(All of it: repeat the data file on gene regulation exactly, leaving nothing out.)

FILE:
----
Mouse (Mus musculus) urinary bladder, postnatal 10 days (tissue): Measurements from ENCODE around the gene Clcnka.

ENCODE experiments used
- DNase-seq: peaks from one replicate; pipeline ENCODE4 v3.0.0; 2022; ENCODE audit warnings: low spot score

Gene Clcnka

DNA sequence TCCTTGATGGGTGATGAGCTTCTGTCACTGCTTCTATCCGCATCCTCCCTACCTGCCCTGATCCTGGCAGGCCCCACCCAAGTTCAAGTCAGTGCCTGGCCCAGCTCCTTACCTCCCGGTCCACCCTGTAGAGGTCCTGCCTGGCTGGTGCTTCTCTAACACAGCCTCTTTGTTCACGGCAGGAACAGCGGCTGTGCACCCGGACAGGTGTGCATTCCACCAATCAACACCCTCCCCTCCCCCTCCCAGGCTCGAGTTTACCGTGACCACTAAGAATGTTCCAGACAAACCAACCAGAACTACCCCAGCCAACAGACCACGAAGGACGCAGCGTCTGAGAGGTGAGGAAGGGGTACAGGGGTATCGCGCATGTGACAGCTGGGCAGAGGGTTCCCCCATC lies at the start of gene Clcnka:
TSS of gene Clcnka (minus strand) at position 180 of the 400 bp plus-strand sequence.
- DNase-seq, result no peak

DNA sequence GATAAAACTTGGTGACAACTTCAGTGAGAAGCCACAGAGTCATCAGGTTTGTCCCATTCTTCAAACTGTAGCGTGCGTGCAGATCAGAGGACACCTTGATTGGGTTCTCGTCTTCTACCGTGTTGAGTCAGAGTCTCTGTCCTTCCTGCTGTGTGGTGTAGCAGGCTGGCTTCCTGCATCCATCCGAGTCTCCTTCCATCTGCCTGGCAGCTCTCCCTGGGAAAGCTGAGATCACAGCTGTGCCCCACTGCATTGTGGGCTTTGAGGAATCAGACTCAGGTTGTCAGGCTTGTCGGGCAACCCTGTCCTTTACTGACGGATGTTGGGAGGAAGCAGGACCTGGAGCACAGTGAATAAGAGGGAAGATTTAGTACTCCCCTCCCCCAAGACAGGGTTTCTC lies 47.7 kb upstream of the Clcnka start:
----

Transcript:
Mouse (Mus musculus) urinary bladder, postnatal 10 days (tissue): Measurements from ENCODE around the gene Clcnka.

ENCODE experiments used
- DNase-seq: peaks from one replicate; pipeline ENCODE4 v3.0.0; 2022; ENCODE audit warnings: low spot score

Gene Clcnka

DNA sequence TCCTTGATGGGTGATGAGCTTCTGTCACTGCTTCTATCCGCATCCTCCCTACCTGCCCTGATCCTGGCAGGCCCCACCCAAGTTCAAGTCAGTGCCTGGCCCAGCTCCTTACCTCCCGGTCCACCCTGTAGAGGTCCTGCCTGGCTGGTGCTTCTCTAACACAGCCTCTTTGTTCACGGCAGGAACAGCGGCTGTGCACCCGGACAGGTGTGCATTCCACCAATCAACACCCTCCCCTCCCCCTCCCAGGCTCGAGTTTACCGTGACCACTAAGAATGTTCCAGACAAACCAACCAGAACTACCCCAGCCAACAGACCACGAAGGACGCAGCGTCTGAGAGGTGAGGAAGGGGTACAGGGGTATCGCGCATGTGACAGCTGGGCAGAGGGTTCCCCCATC lies at the start of gene Clcnka:
TSS of gene Clcnka (minus strand) at position 180 of the 400 bp plus-strand sequence.
- DNase-seq, result no peak

DNA sequence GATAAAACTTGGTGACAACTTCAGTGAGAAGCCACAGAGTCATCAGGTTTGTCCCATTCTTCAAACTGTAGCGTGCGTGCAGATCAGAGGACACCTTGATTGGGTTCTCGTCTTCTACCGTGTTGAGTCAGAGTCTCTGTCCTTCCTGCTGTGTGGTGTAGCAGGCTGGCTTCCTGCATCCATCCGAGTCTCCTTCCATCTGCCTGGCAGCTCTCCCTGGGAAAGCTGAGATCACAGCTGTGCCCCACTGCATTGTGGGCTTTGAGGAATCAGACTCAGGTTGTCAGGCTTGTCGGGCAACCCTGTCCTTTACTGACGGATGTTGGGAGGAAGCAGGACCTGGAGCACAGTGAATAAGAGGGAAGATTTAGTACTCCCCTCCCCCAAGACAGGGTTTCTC lies 47.7 kb upstream of the Clcnka start: